Thursday, July 7, 2011

Stromboli, the island with a heart of fire.

I fell in love with this island.  I was meant to stay one hour but missed the boat and stayed two days.  I fell in love with the dark water. The dark streets at night that reveal the brightest stars. The smoke that clings like a halo to the top of the mountain. I fell in love with a dark rooftop and a circle of new friends.  Alleyways. Salt. White walls and jasmine.  Colors. Heat.  There must be something powerfully magic about a place where the fire of the center of the earth bubbles to the surface and plunges into the sea. There is a fire in my heart that simmers, quivers, breathes.  Sometimes it is a quiet warm pulse. Sometimes it is a dragon. Sometimes it erupts. The volcano that is Stromboli took a liking to my fire, and invited me to stay the night.  I could not refuse.  She took me under her wing and amidst the deep coolness of sea and stars she whispered a roaring affirmation to my heart.  Sparks, flames, lava, ash.  A brilliant desire erupts from the depths to meet the sea, and the water burns with light as it falls in love with the blaze.

Dance. Always dance.

Tuesday, June 28, 2011

This is Francesco Maccarone.  The first time I saw him was when i was ordering a coffee in the morning, and he was leaning against the bar with one elbow, reading the newspaper and chatting with the barman about soccer.  We met later the same day when i was searching for a good pizza in the plaza outside of his house, and since we have become good friends.  He teaches me Italian, among other things, such as how to make pasta from scratch, where to find the best pizza in Tropea, and the importance of calling your mother every day.  He teaches me Italian proverbs that are useless but beautiful, the correct way to use a moka pot, and that above all else "la vita e bella", especially when you smile.

We speak for hours about farming, native american spirituality, riding horses, music, family, and dreams of flying.  Last night he told me the story of his grandfather, who was orphaned at the age of six and traveled alone on a boat from Naples to America to find his seven older brothers and two sisters who had left Italy when times were rough.  By the time he was sixteen he had found a brother and sister in America and three brothers in Argentina.  He returned to Calabria with one brother and they each got married to a pair of sisters from Tropea.  Francesco's grandfather was a gifted gardener, and bought a farm just out of town where he planted olive trees, fruit trees, and vegetables, and had four children.  Carmine was the only boy, and is Francesco's father.

As I sit and write, Carmine and Francesco are at the very same farm, working hard on last minute details to prepare it for summer guests who will begin to arrive in a couple days.  There are lemon trees, oranges, mandarins, olives, grapes, chickens, cats... a stable waiting empty for a dream of horses, and a crumbling old farmhouse that was built by Francesco's grandfather.  Carmine chose to study law and so never learned the art of gardening from his father before he passed away.  But Francesco is passionate about the earth, the farm, and growing his own food.  He is confident that his grandfather's blood runs strong through his veins and that with a little bit of determination, genetic intuition and experimentation he will succeed in reviving his grandfather's legacy, coax the farm into flourishing once again, and one day be able to feed his family and friends entirely from this plot of land by the sea.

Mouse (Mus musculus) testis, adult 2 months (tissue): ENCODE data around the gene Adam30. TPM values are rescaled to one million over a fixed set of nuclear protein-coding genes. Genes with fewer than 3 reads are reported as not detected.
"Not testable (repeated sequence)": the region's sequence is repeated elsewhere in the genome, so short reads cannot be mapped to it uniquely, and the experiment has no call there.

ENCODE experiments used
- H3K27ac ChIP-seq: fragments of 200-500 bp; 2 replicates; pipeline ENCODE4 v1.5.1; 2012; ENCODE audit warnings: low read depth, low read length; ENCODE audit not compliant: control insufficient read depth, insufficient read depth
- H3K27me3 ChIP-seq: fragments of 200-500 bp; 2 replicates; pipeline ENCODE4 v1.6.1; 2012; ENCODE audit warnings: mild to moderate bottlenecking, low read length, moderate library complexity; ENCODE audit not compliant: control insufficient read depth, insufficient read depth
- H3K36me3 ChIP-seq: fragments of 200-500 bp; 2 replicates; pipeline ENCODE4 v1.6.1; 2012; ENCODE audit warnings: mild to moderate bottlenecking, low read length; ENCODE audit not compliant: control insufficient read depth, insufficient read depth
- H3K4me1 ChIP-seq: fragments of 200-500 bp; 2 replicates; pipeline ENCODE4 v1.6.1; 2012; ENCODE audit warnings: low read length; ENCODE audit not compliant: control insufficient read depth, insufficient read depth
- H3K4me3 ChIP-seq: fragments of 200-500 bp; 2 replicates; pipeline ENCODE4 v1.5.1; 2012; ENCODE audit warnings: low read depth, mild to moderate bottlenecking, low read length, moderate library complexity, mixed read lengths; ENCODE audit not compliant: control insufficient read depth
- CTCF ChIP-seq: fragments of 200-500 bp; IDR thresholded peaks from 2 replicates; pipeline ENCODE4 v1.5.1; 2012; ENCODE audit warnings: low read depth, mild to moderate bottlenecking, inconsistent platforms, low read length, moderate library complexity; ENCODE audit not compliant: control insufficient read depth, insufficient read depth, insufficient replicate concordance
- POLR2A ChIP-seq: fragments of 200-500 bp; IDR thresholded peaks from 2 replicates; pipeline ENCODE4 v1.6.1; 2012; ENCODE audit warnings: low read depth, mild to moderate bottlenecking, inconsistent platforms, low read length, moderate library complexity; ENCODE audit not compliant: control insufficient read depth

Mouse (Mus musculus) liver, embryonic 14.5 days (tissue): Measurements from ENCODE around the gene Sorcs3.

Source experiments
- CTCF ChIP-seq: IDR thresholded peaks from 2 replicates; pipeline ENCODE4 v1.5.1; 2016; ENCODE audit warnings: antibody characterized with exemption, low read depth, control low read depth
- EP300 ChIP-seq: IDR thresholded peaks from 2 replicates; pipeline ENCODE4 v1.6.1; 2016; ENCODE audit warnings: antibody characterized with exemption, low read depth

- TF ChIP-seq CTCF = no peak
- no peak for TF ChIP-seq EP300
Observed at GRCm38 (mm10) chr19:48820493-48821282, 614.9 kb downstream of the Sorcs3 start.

Francesco wants to have eight sons and two daughters, with strong names like Cesare and Constantino, so that his grandfather's name, Maccarone, will not be lost.  He wants to teach them all to garden.  He wants them to be rich in food and family.  He wants them to smile and thrive.

On the surface this friend I have made is your stereotypical Italian youngster, who wears Armani and Hugo Boss cologne, smokes cigarettes and loves driving his car, eats dinner late around a big family table and goes out every night to make trouble with his amicis.  But he is also a true Calabrian with deep pride and passion.  He dreams of riding a horse through town, values family over all else in the world, and understands the urgency and importance of putting his hands and heart in the earth.

This afternoon I will meet Francesco at his grandfather's farm and help him to plant his first tomatoes, eggplants and cucumbers in the ground.  Whether or not they whither or thrive the first time around I have no doubt that over time a grand garden will flourish and that dreams of hearty happy children playing in the olive groves will come to fruition.  What an honor to get my hands dirty today, and take part in one fleeting moment of this beautiful story of family, land and love.